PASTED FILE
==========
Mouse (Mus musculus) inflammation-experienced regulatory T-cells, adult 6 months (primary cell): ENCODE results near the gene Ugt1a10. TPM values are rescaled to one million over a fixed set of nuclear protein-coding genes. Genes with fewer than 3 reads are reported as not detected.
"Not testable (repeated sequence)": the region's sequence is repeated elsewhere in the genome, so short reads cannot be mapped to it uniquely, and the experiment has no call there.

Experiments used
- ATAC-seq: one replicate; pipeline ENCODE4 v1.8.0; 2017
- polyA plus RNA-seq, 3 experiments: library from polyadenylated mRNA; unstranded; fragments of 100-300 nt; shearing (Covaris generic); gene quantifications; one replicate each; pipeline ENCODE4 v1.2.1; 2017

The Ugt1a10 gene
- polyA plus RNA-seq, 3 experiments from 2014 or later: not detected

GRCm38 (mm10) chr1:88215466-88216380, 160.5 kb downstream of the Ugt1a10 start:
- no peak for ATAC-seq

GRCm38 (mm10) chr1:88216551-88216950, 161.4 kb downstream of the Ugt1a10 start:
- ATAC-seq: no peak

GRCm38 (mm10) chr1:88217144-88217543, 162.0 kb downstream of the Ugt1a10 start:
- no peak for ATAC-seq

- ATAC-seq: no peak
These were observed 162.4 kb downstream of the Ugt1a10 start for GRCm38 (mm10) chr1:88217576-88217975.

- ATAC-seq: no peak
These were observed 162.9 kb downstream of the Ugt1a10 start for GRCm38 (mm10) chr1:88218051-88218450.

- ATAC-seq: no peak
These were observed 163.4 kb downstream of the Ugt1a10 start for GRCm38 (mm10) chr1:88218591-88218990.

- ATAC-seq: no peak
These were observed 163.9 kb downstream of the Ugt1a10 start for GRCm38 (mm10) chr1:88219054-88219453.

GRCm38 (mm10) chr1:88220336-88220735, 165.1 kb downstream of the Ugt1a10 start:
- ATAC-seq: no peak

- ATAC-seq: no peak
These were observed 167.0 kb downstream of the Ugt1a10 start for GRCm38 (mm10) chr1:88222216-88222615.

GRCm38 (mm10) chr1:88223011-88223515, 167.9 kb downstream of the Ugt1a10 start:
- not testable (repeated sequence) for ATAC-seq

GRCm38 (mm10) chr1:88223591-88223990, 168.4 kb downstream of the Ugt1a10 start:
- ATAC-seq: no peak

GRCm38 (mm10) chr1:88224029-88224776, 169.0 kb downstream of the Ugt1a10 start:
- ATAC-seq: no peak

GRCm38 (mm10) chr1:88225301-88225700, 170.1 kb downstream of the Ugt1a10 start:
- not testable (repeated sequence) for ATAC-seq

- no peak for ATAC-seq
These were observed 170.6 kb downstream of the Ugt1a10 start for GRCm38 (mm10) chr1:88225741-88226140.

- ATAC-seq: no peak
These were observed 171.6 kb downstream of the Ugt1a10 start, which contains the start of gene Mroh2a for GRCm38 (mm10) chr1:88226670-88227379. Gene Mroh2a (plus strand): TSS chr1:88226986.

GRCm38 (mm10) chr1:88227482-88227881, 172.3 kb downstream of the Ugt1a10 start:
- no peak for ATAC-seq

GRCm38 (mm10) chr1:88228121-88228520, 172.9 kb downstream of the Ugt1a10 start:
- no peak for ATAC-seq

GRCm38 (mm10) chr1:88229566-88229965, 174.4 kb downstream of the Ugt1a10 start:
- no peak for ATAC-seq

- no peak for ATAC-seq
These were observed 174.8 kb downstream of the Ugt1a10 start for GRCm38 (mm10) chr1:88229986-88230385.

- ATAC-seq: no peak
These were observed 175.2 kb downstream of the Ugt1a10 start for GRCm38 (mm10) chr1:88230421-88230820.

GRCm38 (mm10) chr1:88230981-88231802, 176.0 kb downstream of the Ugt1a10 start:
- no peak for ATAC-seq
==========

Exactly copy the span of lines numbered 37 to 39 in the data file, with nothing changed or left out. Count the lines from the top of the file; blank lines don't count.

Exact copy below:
These were observed 171.6 kb downstream of the Ugt1a10 start, which contains the start of gene Mroh2a for GRCm38 (mm10) chr1:88226670-88227379. Gene Mroh2a (plus strand): TSS chr1:88226986.

GRCm38 (mm10) chr1:88227482-88227881, 172.3 kb downstream of the Ugt1a10 start:
- no peak for ATAC-seq